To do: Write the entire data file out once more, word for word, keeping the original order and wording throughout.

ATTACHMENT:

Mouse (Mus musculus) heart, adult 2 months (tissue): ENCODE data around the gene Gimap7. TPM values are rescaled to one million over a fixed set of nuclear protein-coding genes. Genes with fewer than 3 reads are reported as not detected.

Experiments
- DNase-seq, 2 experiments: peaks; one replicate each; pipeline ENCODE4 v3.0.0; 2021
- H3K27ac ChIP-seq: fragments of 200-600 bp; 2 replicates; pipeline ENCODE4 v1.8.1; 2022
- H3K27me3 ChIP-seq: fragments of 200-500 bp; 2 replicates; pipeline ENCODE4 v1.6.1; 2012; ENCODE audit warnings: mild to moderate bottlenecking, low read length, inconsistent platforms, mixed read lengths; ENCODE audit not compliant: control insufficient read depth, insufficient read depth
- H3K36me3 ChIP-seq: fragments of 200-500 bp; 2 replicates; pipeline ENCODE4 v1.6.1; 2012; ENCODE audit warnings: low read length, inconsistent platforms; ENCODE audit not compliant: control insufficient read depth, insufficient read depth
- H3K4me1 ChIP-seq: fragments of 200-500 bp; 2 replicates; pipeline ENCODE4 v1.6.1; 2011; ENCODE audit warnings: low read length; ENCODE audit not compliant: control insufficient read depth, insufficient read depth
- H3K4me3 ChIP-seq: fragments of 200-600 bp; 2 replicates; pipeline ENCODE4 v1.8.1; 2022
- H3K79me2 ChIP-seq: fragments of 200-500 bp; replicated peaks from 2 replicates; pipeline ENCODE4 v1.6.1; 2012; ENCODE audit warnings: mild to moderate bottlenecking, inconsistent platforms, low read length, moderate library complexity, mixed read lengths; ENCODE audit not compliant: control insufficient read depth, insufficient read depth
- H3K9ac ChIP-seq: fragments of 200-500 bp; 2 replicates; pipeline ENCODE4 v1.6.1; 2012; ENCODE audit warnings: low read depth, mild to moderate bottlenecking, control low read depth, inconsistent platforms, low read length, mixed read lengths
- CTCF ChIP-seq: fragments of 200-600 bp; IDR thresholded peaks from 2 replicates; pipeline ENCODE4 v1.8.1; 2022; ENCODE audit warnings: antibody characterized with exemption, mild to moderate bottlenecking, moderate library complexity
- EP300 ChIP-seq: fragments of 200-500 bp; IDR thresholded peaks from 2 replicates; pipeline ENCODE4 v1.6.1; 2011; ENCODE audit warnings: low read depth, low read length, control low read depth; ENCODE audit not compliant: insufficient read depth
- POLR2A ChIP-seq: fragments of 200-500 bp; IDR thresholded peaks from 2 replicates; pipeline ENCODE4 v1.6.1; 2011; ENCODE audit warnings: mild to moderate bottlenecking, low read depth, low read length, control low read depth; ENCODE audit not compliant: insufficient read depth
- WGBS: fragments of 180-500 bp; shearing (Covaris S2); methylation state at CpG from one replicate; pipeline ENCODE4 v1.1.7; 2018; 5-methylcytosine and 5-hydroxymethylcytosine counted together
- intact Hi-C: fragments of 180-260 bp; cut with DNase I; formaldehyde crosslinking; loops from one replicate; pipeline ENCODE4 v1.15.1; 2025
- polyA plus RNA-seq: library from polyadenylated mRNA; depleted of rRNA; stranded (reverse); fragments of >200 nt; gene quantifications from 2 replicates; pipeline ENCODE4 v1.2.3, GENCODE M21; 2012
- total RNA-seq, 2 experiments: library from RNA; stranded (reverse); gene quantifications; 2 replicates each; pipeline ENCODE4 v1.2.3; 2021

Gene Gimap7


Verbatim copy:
Mouse (Mus musculus) heart, adult 2 months (tissue): ENCODE data around the gene Gimap7. TPM values are rescaled to one million over a fixed set of nuclear protein-coding genes. Genes with fewer than 3 reads are reported as not detected.

Experiments
- DNase-seq, 2 experiments: peaks; one replicate each; pipeline ENCODE4 v3.0.0; 2021
- H3K27ac ChIP-seq: fragments of 200-600 bp; 2 replicates; pipeline ENCODE4 v1.8.1; 2022
- H3K27me3 ChIP-seq: fragments of 200-500 bp; 2 replicates; pipeline ENCODE4 v1.6.1; 2012; ENCODE audit warnings: mild to moderate bottlenecking, low read length, inconsistent platforms, mixed read lengths; ENCODE audit not compliant: control insufficient read depth, insufficient read depth
- H3K36me3 ChIP-seq: fragments of 200-500 bp; 2 replicates; pipeline ENCODE4 v1.6.1; 2012; ENCODE audit warnings: low read length, inconsistent platforms; ENCODE audit not compliant: control insufficient read depth, insufficient read depth
- H3K4me1 ChIP-seq: fragments of 200-500 bp; 2 replicates; pipeline ENCODE4 v1.6.1; 2011; ENCODE audit warnings: low read length; ENCODE audit not compliant: control insufficient read depth, insufficient read depth
- H3K4me3 ChIP-seq: fragments of 200-600 bp; 2 replicates; pipeline ENCODE4 v1.8.1; 2022
- H3K79me2 ChIP-seq: fragments of 200-500 bp; replicated peaks from 2 replicates; pipeline ENCODE4 v1.6.1; 2012; ENCODE audit warnings: mild to moderate bottlenecking, inconsistent platforms, low read length, moderate library complexity, mixed read lengths; ENCODE audit not compliant: control insufficient read depth, insufficient read depth
- H3K9ac ChIP-seq: fragments of 200-500 bp; 2 replicates; pipeline ENCODE4 v1.6.1; 2012; ENCODE audit warnings: low read depth, mild to moderate bottlenecking, control low read depth, inconsistent platforms, low read length, mixed read lengths
- CTCF ChIP-seq: fragments of 200-600 bp; IDR thresholded peaks from 2 replicates; pipeline ENCODE4 v1.8.1; 2022; ENCODE audit warnings: antibody characterized with exemption, mild to moderate bottlenecking, moderate library complexity
- EP300 ChIP-seq: fragments of 200-500 bp; IDR thresholded peaks from 2 replicates; pipeline ENCODE4 v1.6.1; 2011; ENCODE audit warnings: low read depth, low read length, control low read depth; ENCODE audit not compliant: insufficient read depth
- POLR2A ChIP-seq: fragments of 200-500 bp; IDR thresholded peaks from 2 replicates; pipeline ENCODE4 v1.6.1; 2011; ENCODE audit warnings: mild to moderate bottlenecking, low read depth, low read length, control low read depth; ENCODE audit not compliant: insufficient read depth
- WGBS: fragments of 180-500 bp; shearing (Covaris S2); methylation state at CpG from one replicate; pipeline ENCODE4 v1.1.7; 2018; 5-methylcytosine and 5-hydroxymethylcytosine counted together
- intact Hi-C: fragments of 180-260 bp; cut with DNase I; formaldehyde crosslinking; loops from one replicate; pipeline ENCODE4 v1.15.1; 2025
- polyA plus RNA-seq: library from polyadenylated mRNA; depleted of rRNA; stranded (reverse); fragments of >200 nt; gene quantifications from 2 replicates; pipeline ENCODE4 v1.2.3, GENCODE M21; 2012
- total RNA-seq, 2 experiments: library from RNA; stranded (reverse); gene quantifications; 2 replicates each; pipeline ENCODE4 v1.2.3; 2021

Gene Gimap7